Are you sure about that? First off, take an off-the-shelf solar panel, point it at the moon in the middle of the night. You get a grand total of nothing. Okay, it was a cheap panel, that might not generalize to anything.
But more importantly, by the argument laid out in the article, your solar panels cannot work in moon light. (Or maybe they work at horrible efficiency, because the moon is a bit warmer than the earth.) I'm not sure I buy that argument; maybe you should run the experiment.
Yes, this is what would happen.
Solar panels will work in moonlight if and only if you can make fire from moonlight with a magnifying glass.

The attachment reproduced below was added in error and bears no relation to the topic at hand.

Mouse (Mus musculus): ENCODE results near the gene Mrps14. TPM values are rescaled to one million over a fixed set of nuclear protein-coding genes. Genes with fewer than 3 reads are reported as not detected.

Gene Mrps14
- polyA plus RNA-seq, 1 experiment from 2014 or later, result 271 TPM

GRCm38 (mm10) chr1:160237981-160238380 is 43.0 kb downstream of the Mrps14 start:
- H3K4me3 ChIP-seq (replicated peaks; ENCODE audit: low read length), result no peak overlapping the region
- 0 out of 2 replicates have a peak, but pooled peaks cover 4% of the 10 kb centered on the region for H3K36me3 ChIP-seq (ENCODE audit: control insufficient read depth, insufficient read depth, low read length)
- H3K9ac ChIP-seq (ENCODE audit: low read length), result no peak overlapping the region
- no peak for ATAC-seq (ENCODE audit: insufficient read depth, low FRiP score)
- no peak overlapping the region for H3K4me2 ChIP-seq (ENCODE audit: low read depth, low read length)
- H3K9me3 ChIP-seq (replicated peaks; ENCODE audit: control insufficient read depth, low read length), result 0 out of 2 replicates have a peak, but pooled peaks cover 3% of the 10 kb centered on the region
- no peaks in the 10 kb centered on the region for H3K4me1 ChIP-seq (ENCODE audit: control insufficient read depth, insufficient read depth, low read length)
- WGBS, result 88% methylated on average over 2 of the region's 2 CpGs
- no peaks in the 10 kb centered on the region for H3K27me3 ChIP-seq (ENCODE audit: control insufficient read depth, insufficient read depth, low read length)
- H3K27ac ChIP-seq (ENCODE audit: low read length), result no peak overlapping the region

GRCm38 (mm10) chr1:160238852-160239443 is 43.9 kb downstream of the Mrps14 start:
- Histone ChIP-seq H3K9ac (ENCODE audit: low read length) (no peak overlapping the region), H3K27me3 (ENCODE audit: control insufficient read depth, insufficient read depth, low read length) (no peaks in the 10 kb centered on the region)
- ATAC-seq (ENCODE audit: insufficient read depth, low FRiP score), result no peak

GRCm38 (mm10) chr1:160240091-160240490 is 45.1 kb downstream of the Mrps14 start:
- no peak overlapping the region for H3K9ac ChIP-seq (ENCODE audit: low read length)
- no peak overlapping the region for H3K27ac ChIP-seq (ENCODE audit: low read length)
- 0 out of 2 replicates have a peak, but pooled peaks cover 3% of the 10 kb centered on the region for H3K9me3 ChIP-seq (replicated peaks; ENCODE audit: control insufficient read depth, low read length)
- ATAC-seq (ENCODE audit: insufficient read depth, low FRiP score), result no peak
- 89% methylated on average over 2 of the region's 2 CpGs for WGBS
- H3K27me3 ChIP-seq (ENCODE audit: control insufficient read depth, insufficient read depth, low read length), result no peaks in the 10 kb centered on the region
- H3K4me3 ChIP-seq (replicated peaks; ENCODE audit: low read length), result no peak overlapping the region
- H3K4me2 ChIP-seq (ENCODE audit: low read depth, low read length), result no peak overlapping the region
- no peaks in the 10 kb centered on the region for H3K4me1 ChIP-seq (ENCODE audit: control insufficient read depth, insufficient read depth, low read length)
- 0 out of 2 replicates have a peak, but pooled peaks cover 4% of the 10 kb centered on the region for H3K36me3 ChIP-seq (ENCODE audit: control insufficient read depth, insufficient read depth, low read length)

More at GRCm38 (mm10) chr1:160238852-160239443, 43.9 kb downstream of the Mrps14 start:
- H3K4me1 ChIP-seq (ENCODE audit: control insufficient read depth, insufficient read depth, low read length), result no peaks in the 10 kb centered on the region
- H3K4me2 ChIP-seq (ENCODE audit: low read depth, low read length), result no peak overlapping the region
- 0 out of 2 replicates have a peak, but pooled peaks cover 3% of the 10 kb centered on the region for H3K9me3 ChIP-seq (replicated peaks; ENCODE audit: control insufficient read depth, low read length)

The answer depends on how good a mirror the moon is. It calls for a real experiment, not a thought experiment. I don't really know which way it will go.
I put in place 1000 solar panels and aim them at the sun thus procuring 200kw of power. Next I use it to power an arc welder, producing 10,000 C of heat. Therefore I have used a 6,000C sun to produce 10,000C on earth.
Would a similar setup work with the moon? I don't know. That was not my point, my point was that it certainly is possible to produce higher temperature at the target than it was at source.